Mechanical Turk

ETech has been over for a week, and one presentation is still nagging at me on a regular basis. Amazon has a Web Service called Mechanical Turk (named after this Mechanical Turk), and Felipe Cabrera from Amazon spent 15 minutes or so talking about MTurk during one of the ETech morning talks.

The talk focused on the idea that artificial intelligence hasn't materialized, and there are still some tasks that are easy for humans but impossible for computers. For example, a human can look at a picture of a chair and answer the question: Is this a picture of a chair or a table? A computer would have a tough time with that.

MTurk farms out these sorts of questions to real live humans and wraps their decisions (or HITs in MTurk parlance) into a Web Services API so they can be used in computer programs. Cabrera called this process of tapping humans to make decisions for machines Intelligence Augmentation (IA) as apposed to Artificial Intelligence (AI). The talk was good, and MTurk is definitely a clever hack, but the idea has been bothering me.

I can imagine a world where my computer can organize my time in front of the screen better than I can. In fact, I bet MTurk will eventually gather data about how many HITs someone can perform at peak accuracy in a 10 hour period. Once my HIT-level is known, the computer could divide all of my work into a series of decisions. Instead of lunging about from task to task, getting distracted by blogs, following paths that end up leading nowhere, the computer could have everything planned out for me. (It could even throw in a distraction or two if that actually increased my HIT performance.) If I could be more efficient and get more accomplished by turning decisions about how I work over to my computer, I'd be foolish not to.

I guess this idea of people being managed and controlled by machines is nothing new, and it was the bread and butter of science fiction books I read as a kid. But MTurk puts this dystopia in a new, immediate context. Machines are smarter than ever, and control of human decision-making could be highly organized.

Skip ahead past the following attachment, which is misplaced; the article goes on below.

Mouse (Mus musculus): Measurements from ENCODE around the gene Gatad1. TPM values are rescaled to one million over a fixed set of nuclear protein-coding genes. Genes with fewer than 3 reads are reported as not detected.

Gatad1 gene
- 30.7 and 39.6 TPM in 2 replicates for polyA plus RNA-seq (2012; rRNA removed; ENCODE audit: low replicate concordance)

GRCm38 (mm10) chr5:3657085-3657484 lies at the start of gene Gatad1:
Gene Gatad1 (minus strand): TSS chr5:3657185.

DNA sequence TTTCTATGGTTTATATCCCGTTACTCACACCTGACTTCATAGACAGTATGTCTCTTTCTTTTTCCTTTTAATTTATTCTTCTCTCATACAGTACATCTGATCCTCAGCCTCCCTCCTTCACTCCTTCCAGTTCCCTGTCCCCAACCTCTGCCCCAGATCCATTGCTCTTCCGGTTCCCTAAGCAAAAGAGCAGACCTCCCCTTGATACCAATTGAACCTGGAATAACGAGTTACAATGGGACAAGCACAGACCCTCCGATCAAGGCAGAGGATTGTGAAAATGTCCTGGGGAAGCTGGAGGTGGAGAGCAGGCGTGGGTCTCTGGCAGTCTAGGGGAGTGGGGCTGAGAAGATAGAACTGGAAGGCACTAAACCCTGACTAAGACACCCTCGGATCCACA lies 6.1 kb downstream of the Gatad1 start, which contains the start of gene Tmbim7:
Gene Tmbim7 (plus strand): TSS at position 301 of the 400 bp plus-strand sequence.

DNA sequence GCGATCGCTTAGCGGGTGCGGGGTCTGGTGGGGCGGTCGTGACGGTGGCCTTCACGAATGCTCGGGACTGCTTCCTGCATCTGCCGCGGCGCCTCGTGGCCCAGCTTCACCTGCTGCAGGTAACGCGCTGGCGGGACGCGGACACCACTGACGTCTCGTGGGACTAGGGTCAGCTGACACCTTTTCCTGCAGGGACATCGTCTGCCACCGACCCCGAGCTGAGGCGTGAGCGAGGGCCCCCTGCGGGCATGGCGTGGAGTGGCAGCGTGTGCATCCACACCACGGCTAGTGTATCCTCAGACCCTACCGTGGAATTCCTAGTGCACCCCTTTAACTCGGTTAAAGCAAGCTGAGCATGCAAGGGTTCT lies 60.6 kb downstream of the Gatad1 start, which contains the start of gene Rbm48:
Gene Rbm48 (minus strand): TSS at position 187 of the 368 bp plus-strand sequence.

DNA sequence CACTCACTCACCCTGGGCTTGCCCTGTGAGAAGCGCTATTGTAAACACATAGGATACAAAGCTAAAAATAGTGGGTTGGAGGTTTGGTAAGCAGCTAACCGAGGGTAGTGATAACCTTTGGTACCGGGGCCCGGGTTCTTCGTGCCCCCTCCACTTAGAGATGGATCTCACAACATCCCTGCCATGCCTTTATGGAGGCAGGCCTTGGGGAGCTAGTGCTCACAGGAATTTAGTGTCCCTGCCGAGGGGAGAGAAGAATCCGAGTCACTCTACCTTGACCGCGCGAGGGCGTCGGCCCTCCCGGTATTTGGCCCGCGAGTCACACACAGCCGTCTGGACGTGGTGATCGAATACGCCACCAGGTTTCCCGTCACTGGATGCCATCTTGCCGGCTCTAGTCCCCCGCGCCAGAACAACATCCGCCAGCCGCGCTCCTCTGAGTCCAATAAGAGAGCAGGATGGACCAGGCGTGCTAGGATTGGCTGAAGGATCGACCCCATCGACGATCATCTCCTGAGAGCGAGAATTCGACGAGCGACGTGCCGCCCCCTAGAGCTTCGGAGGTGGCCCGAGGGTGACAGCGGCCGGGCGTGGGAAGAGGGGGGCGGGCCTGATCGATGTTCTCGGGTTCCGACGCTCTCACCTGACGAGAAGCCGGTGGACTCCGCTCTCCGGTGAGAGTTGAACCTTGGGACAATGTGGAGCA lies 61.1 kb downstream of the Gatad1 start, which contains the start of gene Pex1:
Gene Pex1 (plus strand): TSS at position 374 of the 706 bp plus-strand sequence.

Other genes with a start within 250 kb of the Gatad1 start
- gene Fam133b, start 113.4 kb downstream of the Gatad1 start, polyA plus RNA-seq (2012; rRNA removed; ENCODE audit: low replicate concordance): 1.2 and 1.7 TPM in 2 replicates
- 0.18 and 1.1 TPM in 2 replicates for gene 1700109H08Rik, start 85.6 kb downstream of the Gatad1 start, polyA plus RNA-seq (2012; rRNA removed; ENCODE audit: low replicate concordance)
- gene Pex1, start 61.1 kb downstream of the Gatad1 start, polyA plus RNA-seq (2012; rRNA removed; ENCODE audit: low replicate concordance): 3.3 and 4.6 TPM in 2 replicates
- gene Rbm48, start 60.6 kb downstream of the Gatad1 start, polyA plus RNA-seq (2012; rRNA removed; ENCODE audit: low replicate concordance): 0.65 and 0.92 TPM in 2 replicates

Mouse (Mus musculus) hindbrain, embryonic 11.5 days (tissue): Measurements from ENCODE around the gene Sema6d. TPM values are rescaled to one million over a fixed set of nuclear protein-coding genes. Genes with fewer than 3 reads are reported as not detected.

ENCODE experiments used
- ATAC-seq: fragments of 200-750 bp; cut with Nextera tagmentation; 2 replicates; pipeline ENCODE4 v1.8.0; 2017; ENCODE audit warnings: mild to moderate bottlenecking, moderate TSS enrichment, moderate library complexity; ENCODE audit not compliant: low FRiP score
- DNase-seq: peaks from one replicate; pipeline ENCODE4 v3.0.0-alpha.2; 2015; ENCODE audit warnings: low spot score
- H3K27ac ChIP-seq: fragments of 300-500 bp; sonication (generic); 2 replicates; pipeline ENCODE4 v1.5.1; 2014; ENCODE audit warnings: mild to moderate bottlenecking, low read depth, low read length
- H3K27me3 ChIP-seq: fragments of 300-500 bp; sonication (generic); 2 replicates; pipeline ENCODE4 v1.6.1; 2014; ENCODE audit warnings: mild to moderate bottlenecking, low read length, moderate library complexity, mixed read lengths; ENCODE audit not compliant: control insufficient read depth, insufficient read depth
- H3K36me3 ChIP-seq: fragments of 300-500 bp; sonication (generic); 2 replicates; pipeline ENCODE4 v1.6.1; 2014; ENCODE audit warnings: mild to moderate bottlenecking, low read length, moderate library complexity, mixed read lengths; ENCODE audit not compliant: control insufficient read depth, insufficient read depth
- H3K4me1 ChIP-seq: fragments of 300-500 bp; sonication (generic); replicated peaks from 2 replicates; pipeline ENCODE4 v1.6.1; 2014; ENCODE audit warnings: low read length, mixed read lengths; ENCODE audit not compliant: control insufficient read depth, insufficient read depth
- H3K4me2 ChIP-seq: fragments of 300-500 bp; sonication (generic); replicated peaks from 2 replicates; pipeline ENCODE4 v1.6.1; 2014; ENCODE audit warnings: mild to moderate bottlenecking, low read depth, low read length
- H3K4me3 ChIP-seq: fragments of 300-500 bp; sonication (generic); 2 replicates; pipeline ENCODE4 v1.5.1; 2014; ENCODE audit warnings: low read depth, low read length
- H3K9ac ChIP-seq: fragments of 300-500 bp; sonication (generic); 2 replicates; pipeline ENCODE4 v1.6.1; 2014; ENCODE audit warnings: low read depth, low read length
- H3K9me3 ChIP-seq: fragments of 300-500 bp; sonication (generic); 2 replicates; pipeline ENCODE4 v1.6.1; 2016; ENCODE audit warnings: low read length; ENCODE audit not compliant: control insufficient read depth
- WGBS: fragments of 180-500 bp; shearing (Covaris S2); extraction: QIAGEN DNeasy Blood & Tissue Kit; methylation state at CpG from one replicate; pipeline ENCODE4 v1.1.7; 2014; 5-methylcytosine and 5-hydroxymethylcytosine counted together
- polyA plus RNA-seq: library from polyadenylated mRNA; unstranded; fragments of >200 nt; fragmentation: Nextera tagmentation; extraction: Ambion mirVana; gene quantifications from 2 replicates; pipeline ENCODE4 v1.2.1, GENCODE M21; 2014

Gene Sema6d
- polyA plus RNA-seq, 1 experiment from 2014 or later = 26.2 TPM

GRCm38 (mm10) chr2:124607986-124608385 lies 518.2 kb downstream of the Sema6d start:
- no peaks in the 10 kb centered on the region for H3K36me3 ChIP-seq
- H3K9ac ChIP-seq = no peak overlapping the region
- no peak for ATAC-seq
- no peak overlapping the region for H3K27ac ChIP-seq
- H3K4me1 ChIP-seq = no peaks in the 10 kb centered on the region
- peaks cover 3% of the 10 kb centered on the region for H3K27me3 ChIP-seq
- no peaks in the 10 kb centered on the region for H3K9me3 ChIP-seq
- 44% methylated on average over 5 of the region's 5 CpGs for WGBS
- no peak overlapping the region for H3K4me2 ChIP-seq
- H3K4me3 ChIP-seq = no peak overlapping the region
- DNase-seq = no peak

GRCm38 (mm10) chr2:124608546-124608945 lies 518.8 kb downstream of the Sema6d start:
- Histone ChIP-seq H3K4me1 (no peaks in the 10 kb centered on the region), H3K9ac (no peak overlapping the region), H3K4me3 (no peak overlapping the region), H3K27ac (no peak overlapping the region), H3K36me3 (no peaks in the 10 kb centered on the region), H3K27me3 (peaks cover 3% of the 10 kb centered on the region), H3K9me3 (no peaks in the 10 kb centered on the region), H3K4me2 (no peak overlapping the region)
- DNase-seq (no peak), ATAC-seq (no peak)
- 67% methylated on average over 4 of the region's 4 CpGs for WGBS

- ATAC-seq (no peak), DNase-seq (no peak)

MTurk is only a few months old, and there's nothing inherently wrong with it. But I can't stop projecting the ideas behind the system ahead a few years, and that's what's bothering me. I can't even fully articulate why it's bothering me. I don't have any conclusions, or even concrete hypotheticals of MTurk gone awry—so I'm just using my blog as therapy. Obviously my computer didn't ask me to write this.

Comments

That's an interesting take. COnsider how "automated" some of the popular time-management processes like "Getting Things Done" are. That has you breaking things down into small chunks, organizing priorities, and "executing to plan" in a very mechanized way. It's not a great stretch to imagine "outsourcing" that planning and organizing process to a computer.
What a nightmare to think that one day your company could replace a server with a room full of people in a digital sweat shop. It is all very Industrial Revolution.

(btw, love the site - just found it through technorati)
What are you fools doing in a Nigerian independent website?
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